Elizabeth Bartholet, Harvard Professors Calls for Ban on Homeschooling

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A Harvard University law professor has sparked controversy after calling for a ban on homeschooling.

Elizabeth Bartholet told Harvard Magazine that it gives parents “authoritarian” control over their kids — and can even expose them to white supremacy and misogyny.

“The issue is, do we think that parents should have 24/7, essentially authoritarian control over their children from ages zero to 18? I think that’s dangerous,” Bartholet said. “I think it’s always dangerous to put powerful people in charge of the powerless, and to give the powerful ones total authority.”

Bartholet’s comments were met with backlash from homeschooling parents who said she unfairly stereotyped the practice.

“Aside from its biting, one-sided portrayal of homeschooling families that mischaracterizes the vast majority of today’s homeschoolers, it is filled with misinformation and incorrect data,” wrote Harvard graduate and homeschooler Kerry McDonald in a letter to the magazine’s editor.

“She is concerned with families having this power, while I worry about giving that power to government,” McDonald said.

Writing in Forbes, education policy analyst Mike McShane said Bartholet relied on “lazy stereotypes.”

“Banning homeschooling would thrust thousands of children who left traditional schools to avoid maltreatment back into the very schools where they were victimized,” he said.

Parental discontent with public and private schools has popularized homeschooling in recent years.

Roughly 4 percent of American children are now educated outside of the public or private school system — a higher percentage than both parochial and charter schools, according to the article.

The author of the piece, Erin O’Donnell, asserted that 90 percent of homeschool parents are conservative Christians, according to surveys.

Bartholet asserted that some of them are “extreme religious ideologues” who “question science and promote female subservience and white supremacy,” according to the article.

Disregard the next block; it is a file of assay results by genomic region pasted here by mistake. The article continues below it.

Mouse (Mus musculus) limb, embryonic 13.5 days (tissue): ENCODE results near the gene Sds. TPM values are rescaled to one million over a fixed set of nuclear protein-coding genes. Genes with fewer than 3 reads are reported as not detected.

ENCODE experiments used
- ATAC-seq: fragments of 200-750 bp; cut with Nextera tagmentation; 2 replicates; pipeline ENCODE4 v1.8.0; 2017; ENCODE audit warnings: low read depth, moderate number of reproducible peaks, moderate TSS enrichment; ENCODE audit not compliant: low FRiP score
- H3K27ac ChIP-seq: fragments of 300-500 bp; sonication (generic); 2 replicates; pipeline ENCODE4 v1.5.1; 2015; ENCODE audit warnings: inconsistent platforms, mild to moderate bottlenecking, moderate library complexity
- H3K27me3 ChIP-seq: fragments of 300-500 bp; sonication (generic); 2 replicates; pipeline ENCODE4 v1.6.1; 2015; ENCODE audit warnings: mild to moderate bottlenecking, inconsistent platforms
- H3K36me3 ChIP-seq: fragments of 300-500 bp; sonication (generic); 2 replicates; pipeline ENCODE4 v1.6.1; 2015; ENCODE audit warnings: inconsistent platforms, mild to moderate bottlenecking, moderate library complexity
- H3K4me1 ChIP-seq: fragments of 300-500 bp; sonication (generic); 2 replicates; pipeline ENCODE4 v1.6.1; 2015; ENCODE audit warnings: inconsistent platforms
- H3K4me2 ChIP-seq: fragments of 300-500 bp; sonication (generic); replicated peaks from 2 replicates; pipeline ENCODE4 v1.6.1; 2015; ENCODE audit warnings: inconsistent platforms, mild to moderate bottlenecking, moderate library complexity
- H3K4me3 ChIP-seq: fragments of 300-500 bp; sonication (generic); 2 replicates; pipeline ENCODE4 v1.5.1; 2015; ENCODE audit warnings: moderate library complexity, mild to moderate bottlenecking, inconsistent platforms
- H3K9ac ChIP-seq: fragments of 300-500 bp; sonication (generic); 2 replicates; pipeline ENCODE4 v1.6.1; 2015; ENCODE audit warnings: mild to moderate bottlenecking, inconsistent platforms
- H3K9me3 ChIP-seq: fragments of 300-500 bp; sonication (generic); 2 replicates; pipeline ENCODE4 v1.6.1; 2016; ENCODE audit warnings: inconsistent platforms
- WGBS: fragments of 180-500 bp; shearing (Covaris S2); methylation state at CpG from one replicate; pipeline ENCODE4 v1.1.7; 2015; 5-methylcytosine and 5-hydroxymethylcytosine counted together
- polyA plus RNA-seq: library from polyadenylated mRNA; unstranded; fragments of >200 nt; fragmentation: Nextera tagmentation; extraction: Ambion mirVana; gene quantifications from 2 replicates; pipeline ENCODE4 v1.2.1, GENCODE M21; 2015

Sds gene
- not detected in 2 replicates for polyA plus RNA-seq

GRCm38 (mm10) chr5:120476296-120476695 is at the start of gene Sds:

But McDonald said homeschoolers are now coming from all corners and “becoming increasingly diverse, both ideologically and demographically.”

She noted a marked increase in black, Hispanic, urban and secular homeschoolers as evidence.

Bartholet also cautioned that there is minimal oversight for homeschooling and that parents are able to tailor coursework as they please. “We have an essentially unregulated regime in the area of homeschooling,” she said.

The professor noted that only a handful of states require that parents who homeschool attain a certain level of education themselves.

“That means, effectively, that people can homeschool who’ve never gone to school themselves, who don’t read or write themselves,” she said.

Writing in the education journal Education Next, Naomi Schaefer Riley called Bartholet’s notion that homeschooling leaves kids subject to neglect and potentially ignorant of civics “absurd.”

Those claims, she said, are “undercut not only by how badly many of our public schools educate students but also by studies suggesting kids at Catholic schools, for instance, have greater knowledge of civics and levels of civic participation upon graduation.”

Having children taught at home can weaken checks on abuse and neglect, Bartholet said. School staff are considered mandated reporters and are legally obligated to alert officials to suspected mistreatment of students.

Without that protection, the professor said, cases of juvenile abuse can go undetected.

But McDonald countered that many parents pull their students out of school for the abuse they face within them — including bullying and violence.

Banning the practice would impact parents “fleeing a system of education that they find harmful to their children,” she said.

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